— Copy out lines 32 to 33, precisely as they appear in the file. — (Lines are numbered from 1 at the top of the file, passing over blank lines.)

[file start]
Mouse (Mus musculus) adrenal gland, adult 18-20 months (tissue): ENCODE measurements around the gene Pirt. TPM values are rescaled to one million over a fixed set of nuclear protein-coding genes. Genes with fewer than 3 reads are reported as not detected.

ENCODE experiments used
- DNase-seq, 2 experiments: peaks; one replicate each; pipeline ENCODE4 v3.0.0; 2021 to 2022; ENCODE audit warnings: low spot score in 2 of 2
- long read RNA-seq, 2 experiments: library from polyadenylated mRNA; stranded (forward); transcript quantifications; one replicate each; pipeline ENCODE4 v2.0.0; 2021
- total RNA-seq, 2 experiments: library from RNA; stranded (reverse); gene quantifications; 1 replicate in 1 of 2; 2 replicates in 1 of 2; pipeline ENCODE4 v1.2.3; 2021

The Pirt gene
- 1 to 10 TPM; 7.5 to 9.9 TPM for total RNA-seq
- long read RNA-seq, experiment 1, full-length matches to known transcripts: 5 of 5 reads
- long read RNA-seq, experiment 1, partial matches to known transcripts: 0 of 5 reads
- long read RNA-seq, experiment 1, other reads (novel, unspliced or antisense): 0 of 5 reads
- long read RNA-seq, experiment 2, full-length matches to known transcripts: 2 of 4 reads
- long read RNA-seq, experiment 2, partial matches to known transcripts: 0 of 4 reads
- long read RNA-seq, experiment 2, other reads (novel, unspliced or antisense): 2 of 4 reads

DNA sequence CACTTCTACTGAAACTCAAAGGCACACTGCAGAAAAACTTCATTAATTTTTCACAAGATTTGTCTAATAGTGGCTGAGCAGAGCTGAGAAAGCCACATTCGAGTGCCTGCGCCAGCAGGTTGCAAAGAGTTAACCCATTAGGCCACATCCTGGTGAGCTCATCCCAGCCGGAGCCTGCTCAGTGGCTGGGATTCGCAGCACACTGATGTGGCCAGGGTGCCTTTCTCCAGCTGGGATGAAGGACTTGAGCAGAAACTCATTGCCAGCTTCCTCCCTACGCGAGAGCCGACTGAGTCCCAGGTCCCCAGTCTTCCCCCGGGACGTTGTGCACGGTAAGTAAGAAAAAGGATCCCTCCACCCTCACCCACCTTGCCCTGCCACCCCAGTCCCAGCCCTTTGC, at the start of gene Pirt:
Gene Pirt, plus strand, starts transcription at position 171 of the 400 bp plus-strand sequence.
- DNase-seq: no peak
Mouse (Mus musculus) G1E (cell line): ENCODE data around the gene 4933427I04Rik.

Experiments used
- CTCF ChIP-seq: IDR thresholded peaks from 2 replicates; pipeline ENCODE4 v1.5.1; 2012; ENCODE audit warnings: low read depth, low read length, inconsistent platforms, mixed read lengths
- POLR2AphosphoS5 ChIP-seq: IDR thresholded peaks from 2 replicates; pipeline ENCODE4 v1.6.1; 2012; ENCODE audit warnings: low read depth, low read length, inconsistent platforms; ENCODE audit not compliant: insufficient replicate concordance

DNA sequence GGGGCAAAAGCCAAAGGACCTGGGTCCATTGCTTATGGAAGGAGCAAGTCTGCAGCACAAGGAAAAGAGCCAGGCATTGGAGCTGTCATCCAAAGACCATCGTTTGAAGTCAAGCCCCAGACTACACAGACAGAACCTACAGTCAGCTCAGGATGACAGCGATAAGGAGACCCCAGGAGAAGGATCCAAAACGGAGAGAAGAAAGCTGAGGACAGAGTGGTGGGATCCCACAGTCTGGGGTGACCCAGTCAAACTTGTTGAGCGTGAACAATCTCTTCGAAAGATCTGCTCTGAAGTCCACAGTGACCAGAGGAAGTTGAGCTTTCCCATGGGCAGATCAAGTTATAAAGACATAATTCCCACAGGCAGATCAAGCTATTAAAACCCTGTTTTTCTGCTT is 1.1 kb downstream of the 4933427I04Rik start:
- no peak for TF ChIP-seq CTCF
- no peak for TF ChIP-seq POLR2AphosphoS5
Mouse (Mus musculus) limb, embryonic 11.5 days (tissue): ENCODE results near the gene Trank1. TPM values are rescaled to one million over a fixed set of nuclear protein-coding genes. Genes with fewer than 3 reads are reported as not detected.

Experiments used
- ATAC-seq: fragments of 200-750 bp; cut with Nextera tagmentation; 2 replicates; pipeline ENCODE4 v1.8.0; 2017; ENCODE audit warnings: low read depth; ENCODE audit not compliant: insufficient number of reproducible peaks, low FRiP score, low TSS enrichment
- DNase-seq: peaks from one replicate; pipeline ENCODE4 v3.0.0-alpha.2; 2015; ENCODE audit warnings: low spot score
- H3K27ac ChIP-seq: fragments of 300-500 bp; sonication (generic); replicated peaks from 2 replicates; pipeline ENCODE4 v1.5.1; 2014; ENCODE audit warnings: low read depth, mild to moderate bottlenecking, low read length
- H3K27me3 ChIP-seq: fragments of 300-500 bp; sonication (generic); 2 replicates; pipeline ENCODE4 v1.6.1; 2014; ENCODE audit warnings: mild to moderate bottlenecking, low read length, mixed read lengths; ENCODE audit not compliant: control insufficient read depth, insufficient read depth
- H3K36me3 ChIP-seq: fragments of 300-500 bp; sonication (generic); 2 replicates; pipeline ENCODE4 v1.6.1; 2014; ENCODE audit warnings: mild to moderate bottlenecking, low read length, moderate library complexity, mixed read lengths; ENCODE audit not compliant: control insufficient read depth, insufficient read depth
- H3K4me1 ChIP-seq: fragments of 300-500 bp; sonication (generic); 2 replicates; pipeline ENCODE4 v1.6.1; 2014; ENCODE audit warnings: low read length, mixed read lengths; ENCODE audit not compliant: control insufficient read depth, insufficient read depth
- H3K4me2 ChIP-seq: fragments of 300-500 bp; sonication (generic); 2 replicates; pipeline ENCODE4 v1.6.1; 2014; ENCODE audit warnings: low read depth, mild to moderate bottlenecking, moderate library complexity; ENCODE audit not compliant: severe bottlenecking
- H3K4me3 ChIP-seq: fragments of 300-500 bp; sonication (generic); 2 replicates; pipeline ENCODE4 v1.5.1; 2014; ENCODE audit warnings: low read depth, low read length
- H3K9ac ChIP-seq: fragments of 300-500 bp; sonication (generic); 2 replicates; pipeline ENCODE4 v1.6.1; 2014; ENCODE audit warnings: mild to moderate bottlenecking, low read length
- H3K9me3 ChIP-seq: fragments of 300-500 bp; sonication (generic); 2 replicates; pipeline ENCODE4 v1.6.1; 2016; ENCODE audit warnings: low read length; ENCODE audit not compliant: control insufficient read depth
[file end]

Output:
- H3K4me2 ChIP-seq: fragments of 300-500 bp; sonication (generic); 2 replicates; pipeline ENCODE4 v1.6.1; 2014; ENCODE audit warnings: low read depth, mild to moderate bottlenecking, moderate library complexity; ENCODE audit not compliant: severe bottlenecking
- H3K4me3 ChIP-seq: fragments of 300-500 bp; sonication (generic); 2 replicates; pipeline ENCODE4 v1.5.1; 2014; ENCODE audit warnings: low read depth, low read length